content by a physician might have provided the defendant with exculpatory evidence. However, we concluded that "[d]ismissal of a complaint may not be an appropriate or necessary remedy in all cases. . . . Rather, each case must be considered on its own set of facts and a remedy adequate to cure potential or actual prejudice resulting from a violation of G. L. c. 263, Section 5A, should be allowed." Id. at 878. In determining whether dismissal was the proper remedy, we took note of the absence of police effort to inform the defendant of his right to an examination (the defendant's command of the English language was "marginal at best"); the absence of exigent circumstances "which might have justified the police officers' failure to communicate the defendant's right to him"; the absence of "evidence that the defendant was so inebriated that an attempt at compliance with Section 5A would have been futile"; and the absence of evidence that the defendant was so belligerent or otherwise unwilling to cooperate as to justify the failure to comply with the statute. Id. at 879. We remanded the case for a possible further hearing and for findings relative to prejudice. In addition, we pointed out that the record did not show overwhelming evidence of the defendant's guilt, apart from police testimony, such as a videotape. Id. at 882. It is clear from Andrade that whether violation of a defendant's right to adequate notice of his right to an independent physician's examination requires dismissal of the charge against him depends on considerations of fairness, including possible prejudice to him flowing from the violation. The circumstances are critical. Therefore, we remand this case for a further evidentiary hearing and for findings in accordance with the several factors discussed in Commonwealth v. Andrade.
In light of our disposition of this case, we need not address at length the defendant's contention that the Commonwealth's failure adequately to notify him of his rights violated not only his statutory, but also his Federal and State constitutional rights. Even if those rights were violated in this case, "dismissal of the complaint would be an appropriate remedy only in the event that prejudice to the defendant cannot be negated." Andrade, supra at 882 n.4, citing United States v. Morrison, 449 U.S. 361, 364-367 (1981).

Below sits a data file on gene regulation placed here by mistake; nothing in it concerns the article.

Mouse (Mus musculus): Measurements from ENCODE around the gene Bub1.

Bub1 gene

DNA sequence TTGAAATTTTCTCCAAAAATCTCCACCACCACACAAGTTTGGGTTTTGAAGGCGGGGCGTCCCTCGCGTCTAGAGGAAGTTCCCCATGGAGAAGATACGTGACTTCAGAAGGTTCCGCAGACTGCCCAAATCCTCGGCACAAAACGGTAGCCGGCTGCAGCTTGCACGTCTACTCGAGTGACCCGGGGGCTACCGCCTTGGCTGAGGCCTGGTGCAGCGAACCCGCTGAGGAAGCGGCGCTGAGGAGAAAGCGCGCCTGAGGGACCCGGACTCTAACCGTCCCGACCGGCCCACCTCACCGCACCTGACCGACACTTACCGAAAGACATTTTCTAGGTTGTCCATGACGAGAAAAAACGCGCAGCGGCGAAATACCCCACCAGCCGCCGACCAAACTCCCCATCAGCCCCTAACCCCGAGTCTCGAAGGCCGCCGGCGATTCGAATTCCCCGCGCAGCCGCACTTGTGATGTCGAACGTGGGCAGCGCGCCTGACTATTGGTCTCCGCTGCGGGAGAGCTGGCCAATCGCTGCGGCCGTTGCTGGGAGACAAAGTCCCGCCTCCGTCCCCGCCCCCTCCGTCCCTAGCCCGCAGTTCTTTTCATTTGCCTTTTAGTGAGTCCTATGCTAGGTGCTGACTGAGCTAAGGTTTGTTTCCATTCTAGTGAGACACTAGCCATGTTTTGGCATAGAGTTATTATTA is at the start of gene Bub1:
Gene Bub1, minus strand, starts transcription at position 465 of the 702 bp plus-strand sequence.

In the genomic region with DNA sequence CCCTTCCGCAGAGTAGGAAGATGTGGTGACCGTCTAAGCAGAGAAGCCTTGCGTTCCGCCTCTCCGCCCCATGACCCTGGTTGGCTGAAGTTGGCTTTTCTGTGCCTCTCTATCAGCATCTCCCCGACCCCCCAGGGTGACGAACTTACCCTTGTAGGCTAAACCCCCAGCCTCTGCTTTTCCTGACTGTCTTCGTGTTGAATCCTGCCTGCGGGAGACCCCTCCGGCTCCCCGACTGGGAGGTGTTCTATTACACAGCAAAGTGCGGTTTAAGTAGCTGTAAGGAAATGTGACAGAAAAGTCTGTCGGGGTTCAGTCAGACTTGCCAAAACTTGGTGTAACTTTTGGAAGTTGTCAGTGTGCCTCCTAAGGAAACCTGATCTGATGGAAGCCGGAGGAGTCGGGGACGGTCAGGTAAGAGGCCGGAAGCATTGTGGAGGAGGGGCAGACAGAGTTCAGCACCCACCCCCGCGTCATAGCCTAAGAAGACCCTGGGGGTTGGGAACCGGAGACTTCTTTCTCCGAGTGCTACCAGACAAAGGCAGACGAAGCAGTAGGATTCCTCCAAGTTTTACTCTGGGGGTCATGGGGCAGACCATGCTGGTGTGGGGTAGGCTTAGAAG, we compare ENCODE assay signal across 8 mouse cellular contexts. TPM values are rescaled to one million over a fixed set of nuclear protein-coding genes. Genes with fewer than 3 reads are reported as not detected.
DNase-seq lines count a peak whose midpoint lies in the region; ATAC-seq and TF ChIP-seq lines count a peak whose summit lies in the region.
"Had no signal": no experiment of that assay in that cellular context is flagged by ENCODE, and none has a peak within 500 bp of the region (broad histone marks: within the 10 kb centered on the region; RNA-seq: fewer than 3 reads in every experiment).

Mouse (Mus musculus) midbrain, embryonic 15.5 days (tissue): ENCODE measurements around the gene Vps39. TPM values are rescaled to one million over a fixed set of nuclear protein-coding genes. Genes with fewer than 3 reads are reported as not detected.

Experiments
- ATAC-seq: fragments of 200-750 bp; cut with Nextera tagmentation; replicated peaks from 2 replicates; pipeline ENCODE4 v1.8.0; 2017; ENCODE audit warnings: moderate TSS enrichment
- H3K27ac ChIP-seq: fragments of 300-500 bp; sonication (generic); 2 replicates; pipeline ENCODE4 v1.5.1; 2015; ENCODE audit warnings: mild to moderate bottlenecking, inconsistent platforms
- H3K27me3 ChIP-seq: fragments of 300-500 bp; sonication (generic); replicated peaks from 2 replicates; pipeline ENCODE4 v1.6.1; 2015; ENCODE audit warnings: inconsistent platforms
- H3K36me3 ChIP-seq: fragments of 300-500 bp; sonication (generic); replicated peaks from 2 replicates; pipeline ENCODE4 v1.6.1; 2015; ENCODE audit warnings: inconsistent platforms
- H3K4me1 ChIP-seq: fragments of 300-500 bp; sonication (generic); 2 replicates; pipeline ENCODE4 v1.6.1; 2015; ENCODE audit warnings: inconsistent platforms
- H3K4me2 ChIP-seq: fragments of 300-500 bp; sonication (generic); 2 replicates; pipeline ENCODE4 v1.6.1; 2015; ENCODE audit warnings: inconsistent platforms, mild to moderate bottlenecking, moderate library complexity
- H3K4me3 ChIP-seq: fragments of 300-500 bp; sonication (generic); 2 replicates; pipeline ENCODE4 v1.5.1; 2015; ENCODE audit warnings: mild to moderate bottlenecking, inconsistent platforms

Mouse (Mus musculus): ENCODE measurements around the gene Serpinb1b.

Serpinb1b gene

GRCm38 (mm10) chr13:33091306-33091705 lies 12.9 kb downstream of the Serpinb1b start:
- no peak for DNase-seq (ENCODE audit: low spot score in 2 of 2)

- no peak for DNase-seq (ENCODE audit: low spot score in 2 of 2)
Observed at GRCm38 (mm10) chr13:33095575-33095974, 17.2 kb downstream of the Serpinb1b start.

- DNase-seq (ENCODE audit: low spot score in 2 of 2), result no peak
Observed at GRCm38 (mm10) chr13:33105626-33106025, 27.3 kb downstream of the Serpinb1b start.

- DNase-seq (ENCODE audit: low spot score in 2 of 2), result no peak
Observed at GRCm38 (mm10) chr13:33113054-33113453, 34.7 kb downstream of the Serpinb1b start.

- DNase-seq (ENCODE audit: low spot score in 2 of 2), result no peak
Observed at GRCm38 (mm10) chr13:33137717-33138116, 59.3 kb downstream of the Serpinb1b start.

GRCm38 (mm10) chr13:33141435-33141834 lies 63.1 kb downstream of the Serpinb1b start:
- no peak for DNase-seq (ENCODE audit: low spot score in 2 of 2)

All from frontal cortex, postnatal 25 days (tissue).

We deal with one final contention made by the defendant. The defendant contends that the absence of an interpreter resulted in his being deprived of an opportunity to take a breathalyzer test. In Commonwealth v. Alano, 388 Mass. 871 (1983), we made clear that G. L. c. 90, Section 24, does not establish a right to a police administered breathalyzer test. Rather, if the police do administer such a test, G. L. c. 90, Section 24 (1) (e), imposes requirements to be met in order to make the test results admissible. One of those requirements is that the defendant be afforded a reasonable opportunity to have an independent test performed. Id. at 878. Since the record does not show that the police gave the defendant a breathalyzer test, no right to an independent test came into being. It follows that the defendant was not entitled to notice that he was entitled to an independent test.
The order allowing the defendant's motion to dismiss is reversed, and this case is remanded for further proceedings consistent with this opinion.